Her Majesty’s Alternative Government─The Opposition

Liberal Democracies have proven to be one of the most just and popular formats of structuring political life in modern States. The efficiency of the check and balance mechanism feeds into the democratic essence of the government institutions like the executive, the legislative and the judiciary. In this regard, India is one of the largest democracies in the world, having retained its faith of democratic ideals despite the cultural heterogeneity embedded in the Indian traditional society. The Indian Constitution is a detailed manifestation, drawing inspiration from frameworks around the world. The British ideals have played a significant role in this regard, as the Indian Constitution takes heavily from the British polity.

One of the foundation principles in this regard has been the Parliamentary system. As in Britain, India also follows a Parliamentary form of Democracy, with an overlap of the Legislative and Executive branches. This overlap brings to the fore a major issue with regard to the potential dominance of the government due to its overpowering presence and influence in the conduct of the legislature. What becomes important at this point is the Role of the Opposition. In Britain, the nomenclature itself provides for the pivotal position that the Opposition commands, as it is known as ‘Her Majesty’s Alternative Government’. The Indian Constitution does not attach such a name to the Opposition; nevertheless, the functions remain similar and equally consequential.

To state it simply, the Opposition is entrusted with the responsibility of preventing the government from becoming authoritative and unaccountable. The democratic Constitution outlines several instruments that the Opposition can use in ensuring transparency such as the Question Hour, No-confidence Motion, etc. Of late, however, the Indian polity has undergone a change that has diluted and in fact, even contaminated the gravity of most of the political institutions operating in the country. The dilution has been worse in case of the institutions involving direct elections. The nature of the Opposition has particularly been affected, with a constantly deteriorating quality of its functioning.

It can be observed that over the years, successive oppositions have made a mockery of their position by indulging in recurrent walk-outs, dharnas, bandhs, use of deplorable language, etc. Parliamentary proceedings have seldom been utilised to express discontent in a dignified manner. A constant resort to unparliamentary or extra-parliamentary manners has considerably degraded the stature of the Parliament. The conduct has also been undignified during public interactions, political campaigns, comments made by official spokespersons etc. The lack of quality is distinctly visible in the telecasts of the parliamentary proceedings.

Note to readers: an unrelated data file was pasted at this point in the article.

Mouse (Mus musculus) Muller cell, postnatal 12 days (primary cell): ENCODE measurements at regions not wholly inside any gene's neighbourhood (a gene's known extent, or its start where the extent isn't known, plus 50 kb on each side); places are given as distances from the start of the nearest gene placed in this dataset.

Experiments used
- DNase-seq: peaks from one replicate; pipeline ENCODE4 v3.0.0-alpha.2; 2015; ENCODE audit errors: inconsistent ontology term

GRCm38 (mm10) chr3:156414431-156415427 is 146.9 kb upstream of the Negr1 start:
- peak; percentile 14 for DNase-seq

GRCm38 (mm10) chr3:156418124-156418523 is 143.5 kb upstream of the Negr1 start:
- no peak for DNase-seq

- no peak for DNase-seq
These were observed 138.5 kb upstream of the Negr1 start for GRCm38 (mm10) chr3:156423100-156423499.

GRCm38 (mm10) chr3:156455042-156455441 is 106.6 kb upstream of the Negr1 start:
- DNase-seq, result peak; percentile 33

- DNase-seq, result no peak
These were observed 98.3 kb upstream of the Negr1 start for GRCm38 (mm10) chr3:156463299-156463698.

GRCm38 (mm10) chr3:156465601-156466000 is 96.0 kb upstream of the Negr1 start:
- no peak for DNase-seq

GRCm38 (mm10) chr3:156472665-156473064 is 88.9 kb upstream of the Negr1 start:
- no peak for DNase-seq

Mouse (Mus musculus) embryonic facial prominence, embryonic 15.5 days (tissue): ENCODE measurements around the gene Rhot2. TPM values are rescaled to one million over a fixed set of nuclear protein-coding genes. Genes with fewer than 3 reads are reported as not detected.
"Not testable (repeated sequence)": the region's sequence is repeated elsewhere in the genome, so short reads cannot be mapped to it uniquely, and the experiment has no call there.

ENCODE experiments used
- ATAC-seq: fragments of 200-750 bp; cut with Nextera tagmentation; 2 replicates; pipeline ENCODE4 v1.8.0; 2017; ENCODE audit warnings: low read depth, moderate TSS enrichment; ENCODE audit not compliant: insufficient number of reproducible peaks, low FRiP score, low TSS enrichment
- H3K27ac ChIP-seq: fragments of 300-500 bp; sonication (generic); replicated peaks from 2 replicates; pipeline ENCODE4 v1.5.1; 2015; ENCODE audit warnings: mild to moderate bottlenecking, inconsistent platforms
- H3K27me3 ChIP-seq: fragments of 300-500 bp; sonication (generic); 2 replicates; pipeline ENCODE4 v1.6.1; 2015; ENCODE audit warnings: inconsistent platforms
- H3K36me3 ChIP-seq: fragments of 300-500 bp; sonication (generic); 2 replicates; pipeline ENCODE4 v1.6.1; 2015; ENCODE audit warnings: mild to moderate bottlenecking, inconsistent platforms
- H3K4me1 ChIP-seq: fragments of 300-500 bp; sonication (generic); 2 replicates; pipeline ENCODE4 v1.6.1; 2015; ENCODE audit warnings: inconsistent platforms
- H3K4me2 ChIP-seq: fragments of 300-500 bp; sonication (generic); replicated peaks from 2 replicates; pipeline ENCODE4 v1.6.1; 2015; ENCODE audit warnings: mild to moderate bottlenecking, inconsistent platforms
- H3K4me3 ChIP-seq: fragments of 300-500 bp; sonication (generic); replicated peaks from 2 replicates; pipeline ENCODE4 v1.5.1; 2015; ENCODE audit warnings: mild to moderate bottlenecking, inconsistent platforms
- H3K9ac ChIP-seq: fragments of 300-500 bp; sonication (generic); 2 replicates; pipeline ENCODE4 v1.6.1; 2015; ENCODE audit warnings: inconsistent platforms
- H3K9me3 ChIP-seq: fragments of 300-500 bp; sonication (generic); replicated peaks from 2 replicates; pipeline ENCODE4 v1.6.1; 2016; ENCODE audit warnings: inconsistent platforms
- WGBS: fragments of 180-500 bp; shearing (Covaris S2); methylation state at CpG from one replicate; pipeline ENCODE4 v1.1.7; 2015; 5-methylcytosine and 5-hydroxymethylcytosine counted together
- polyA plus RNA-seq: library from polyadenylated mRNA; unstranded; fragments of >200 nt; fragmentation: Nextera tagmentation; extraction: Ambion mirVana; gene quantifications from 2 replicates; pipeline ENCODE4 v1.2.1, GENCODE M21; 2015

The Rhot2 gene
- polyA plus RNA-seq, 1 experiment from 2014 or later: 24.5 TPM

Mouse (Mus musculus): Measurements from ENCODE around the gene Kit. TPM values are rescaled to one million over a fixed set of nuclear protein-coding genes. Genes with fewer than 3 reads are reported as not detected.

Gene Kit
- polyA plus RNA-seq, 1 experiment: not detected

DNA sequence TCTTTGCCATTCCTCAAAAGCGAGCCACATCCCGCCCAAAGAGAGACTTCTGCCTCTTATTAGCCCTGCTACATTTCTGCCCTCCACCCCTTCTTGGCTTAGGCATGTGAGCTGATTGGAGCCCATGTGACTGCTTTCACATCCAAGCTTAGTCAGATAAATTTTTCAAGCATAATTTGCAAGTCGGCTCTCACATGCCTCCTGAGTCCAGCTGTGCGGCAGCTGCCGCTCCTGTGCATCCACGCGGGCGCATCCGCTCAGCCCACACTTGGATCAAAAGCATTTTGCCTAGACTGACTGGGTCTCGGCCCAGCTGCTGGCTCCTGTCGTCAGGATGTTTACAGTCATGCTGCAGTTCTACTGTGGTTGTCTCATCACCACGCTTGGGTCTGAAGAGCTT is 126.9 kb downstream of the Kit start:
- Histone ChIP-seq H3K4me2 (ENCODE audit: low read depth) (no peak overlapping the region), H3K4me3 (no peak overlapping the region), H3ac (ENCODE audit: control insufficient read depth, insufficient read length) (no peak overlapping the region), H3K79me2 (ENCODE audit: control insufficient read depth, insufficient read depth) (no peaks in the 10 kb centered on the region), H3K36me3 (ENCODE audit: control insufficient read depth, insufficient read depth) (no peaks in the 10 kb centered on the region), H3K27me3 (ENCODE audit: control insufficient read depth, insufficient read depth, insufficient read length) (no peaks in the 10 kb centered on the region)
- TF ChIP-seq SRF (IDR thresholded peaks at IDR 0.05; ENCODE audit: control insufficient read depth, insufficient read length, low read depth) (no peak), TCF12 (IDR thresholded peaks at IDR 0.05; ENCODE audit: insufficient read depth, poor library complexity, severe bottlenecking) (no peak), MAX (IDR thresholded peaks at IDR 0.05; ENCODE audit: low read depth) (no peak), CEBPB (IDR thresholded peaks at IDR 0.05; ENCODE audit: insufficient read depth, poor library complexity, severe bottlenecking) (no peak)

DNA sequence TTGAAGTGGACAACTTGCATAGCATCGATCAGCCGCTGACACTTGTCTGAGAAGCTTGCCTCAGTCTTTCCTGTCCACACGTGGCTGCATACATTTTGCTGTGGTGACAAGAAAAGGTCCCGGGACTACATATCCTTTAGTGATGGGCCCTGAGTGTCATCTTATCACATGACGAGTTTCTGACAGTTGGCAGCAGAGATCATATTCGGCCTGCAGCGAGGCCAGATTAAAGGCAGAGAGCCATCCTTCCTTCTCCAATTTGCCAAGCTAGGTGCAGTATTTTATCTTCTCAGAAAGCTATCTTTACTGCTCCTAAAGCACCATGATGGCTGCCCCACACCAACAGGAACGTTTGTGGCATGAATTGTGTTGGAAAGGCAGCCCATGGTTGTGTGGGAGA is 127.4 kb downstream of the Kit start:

The Opposition today seems to be obsessed with obstructionist manners, while the underlying objective behind the tasks of the Opposition seems to have been long forgotten. To trace back time to the Congress era of 1950-60s, and make a comparison, the contrast seems to be agonizing. The faith that the Constituent Assembly had placed on its successors to uphold the sanctity of the Indian polity unfortunately seems to have been lost in time and competitive politics. Certainly, the growth of coalition politics has tarnished the quality of the opposition to a great extent. This has happened as a result of the lack of clarity that governments and Oppositions could have had earlier which now gets compromised.

In course of the accommodation and mediation that characterise coalition of diverse political parties and ideologies, the opposition gets diluted and is not able to function effectively. Trends like these have resulted in ineffective checks on governmental functioning, giving it a free-hand in adopting hasty policies that are not well comprehended. The general masses are helpless in losing their faith on the democratic framework in the country, depicted in the increasing shares of votes cast for ‘None of the above’ or NOTA. Low voter turnout during elections also demonstrates a disillusionment that people are generally going through. For the smooth conduct of democratic politics in India, it is time the Opposition realises its responsibilities that are as vital as those of the government.

Picture Courtesy- India TV

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